Database Table Fields

Structural Measurement Data Table

The StructureData table contains values that define the orientation of structural features. The inclusion of both the UTM coordinates for the station location and a link to a spatial object representing the station location is redundant, but both forms of location are included for reliability. If the link with the spatial object data set is corrupted, the StructureData table still contains sufficient information to locate the station. Likewise, the StructureData table can be exported for data exchange without including a data set with location spatial objects. A separate correlation table to link stations with locations is unnecessary because each station has a unique location.

Database Table Fields


The lookup tables defined below contain supporting data maintained by the Arizona Geological Survey to support all databases within the organization. These tables are included as a Microsoft Access database. By default, each data set below references a table that is included in the Arizona Geological Survey namespace.

Classification Tables

Classification Concept Table
The ClassificationConcept table is a collection of terminology definitions - a term with a definition. These terms are used to classify other objects in all parts of the database. A unique identifier (ConceptID - DatasetID pair) identifies each concept. Thus the name of the concept may be changed without updating other links. The Arizona Geological Survey geologic information system has separate classification concept tables that are specific to different components of the system (e.g. Rock Unit Lexicon, Standard lithologic terms, etc.). Each of these classification concept tables has its own data set identifier defined in the DataSetAz table.

Database Table Fields

Relationship Tables

Three sorts of relationship tables are used for representing semantic links between objects in the database (see Relationship Table Discussion, above). In the Arizona Geological Survey geologic information system, each component of the system (cartography, rock unit lexicon, standard lithology, geochronology...) has relationship tables specific to that sub-domain. A particular geologic data set may include several different relationship tables of each of the types described below, each with its own DataSetID defined in the DataSetAz table.

Attributed Relationship Table
The AttributedRelationship table is used for representing relationships between objects in the database, i.e. for linking instances of two entities in which each relationship instance is assigned one or more attributes. This table is constructed to allow up to 5 attributes: CConf (Concept Confidence), CBasis (Concept Basis), StringValue (any string), Number Value (any number), or Attribute (a link to another object in the database). The RelTypeID link defines the semantics of the relationship links. Relationship constraints on RelType specify which attributes may have values, and specify the domains of those values. Examples of attributed relationships include geologic classification of spatial objects, and various kinds of fractional analyses (e.g. chemical analysis, modal mineral analysis, grain size distribution).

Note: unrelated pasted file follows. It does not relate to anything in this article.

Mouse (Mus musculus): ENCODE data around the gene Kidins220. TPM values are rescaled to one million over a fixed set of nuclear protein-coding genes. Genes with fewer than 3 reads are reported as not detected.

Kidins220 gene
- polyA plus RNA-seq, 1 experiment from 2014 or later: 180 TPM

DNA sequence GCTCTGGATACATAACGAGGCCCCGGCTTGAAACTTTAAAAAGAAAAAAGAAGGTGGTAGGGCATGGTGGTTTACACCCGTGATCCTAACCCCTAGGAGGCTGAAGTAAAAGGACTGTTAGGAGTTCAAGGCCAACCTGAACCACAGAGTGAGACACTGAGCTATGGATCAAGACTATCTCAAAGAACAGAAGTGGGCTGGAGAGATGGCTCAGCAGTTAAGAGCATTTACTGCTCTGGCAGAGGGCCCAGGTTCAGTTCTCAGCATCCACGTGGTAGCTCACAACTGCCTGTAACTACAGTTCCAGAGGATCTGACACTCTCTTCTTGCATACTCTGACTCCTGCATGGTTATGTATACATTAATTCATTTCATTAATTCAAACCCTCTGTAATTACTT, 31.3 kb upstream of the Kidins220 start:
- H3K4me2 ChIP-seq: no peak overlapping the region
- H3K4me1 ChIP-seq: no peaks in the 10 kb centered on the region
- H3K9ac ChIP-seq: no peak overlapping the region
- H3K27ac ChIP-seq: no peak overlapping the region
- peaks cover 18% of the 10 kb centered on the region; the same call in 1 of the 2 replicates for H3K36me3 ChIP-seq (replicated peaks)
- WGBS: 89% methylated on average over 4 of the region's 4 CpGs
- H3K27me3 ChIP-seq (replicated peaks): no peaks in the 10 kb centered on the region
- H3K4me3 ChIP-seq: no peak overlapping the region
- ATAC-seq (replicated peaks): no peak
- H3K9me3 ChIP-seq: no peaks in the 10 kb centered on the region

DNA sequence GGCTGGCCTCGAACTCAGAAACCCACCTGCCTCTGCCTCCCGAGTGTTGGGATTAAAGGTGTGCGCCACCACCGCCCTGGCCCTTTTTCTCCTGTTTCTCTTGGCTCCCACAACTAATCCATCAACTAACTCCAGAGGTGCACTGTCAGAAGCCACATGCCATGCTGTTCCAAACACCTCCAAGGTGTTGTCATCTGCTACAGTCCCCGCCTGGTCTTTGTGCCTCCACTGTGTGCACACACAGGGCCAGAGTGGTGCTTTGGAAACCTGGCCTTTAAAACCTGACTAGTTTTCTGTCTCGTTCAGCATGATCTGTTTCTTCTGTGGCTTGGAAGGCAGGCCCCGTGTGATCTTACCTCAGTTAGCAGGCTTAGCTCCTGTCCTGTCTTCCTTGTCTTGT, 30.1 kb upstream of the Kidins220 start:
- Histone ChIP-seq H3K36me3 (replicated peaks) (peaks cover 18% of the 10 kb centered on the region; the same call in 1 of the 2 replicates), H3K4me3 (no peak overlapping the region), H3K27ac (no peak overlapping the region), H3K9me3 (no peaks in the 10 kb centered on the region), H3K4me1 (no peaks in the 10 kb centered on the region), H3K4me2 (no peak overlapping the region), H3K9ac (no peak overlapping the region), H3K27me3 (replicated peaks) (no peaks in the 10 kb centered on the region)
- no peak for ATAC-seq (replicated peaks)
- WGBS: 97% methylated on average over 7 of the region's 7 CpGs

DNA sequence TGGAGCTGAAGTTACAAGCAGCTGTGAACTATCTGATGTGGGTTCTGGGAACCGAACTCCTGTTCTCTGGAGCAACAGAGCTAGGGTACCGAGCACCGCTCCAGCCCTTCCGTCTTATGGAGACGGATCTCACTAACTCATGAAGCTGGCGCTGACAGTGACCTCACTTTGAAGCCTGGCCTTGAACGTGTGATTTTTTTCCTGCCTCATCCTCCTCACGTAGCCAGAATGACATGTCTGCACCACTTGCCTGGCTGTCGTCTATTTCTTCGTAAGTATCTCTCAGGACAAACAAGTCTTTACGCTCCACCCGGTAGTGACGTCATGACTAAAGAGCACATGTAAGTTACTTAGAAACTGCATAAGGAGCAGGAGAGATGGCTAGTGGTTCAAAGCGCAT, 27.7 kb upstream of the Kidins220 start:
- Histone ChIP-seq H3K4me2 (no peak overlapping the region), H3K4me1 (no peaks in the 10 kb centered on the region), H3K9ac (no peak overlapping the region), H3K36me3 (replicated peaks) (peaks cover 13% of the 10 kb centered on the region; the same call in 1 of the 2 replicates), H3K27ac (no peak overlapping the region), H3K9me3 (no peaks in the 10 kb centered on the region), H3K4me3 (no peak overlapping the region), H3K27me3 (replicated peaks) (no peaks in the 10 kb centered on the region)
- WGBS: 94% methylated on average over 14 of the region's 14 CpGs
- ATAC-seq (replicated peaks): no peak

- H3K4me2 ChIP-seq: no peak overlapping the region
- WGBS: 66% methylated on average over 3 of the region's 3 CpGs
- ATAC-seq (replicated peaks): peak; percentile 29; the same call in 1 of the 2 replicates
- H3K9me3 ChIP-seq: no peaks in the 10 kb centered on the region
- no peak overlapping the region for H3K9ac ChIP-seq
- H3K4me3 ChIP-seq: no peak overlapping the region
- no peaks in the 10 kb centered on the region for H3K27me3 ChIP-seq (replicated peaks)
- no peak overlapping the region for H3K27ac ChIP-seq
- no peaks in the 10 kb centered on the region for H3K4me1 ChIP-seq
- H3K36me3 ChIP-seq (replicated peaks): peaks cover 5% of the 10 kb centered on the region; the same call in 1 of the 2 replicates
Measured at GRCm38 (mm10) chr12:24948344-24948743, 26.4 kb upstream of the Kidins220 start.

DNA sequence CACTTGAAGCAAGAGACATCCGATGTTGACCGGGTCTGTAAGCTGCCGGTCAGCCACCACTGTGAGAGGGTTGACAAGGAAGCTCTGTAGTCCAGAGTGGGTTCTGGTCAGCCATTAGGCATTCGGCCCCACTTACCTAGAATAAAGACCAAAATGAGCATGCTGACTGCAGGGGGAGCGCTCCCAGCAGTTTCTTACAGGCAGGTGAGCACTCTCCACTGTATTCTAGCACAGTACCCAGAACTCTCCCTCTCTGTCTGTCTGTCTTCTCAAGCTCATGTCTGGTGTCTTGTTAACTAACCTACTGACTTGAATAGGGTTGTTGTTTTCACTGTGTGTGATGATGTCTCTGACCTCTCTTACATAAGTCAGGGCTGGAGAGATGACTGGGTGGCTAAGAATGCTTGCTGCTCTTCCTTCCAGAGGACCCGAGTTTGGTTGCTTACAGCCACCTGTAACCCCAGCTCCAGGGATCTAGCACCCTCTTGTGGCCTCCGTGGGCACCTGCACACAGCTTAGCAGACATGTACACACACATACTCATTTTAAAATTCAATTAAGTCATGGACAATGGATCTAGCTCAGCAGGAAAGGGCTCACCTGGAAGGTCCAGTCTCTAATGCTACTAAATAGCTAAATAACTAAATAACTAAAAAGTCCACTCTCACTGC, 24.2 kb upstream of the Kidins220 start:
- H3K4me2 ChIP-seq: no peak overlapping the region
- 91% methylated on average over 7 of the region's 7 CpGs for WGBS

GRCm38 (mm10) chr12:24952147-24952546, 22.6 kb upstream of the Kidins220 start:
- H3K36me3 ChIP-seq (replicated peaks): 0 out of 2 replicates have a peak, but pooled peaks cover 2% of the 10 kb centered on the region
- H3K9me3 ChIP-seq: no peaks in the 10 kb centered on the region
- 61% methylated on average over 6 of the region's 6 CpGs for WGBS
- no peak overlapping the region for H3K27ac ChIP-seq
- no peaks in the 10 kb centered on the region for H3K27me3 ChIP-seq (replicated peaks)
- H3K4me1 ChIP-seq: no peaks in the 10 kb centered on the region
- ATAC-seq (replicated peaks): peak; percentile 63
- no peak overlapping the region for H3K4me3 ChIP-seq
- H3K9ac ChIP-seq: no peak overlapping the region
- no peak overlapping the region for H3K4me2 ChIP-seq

Database Table Fields

Hierarchy Relationship Table
The HierarchyRelationship table represents parent-child relationships. Multiple tree hierarchies may be represented, each identified by a HierarchyType - a classification concept that defines the nature of the hierarchy. For implementation simplicity, a hierarchy is represented in this table as a set of links between each parent and all the child objects beneath it in the hierarchy tree (its transitive closure). The depth of any child object in the tree is determined by the number of parent objects linked to it. This representation makes response to queries that require all kinds (sub types) of a thing (e.g. "all spatial objects", "all map units") simple to execute. Currently, each child has only one parent.

Database Table Fields

Simple Relationship Table
This table is used to represent relationships that link instances of any two objects in which no uncertainty is involved and the relationship has no attributes. Examples include aggregations of parts, and linking SpatialObjects to Cartographic-Objects for symbolization.

Database Table Fields

Metadata Tables

Activities Table
The Activities table is a link to an activity responsible for update of, or addition to, the database. An activity is a particular person, working for a particular organization, under the auspices of a particular project.

Database Table Fields

Bibliographic Citations Table (AZgeoBibLinkTable)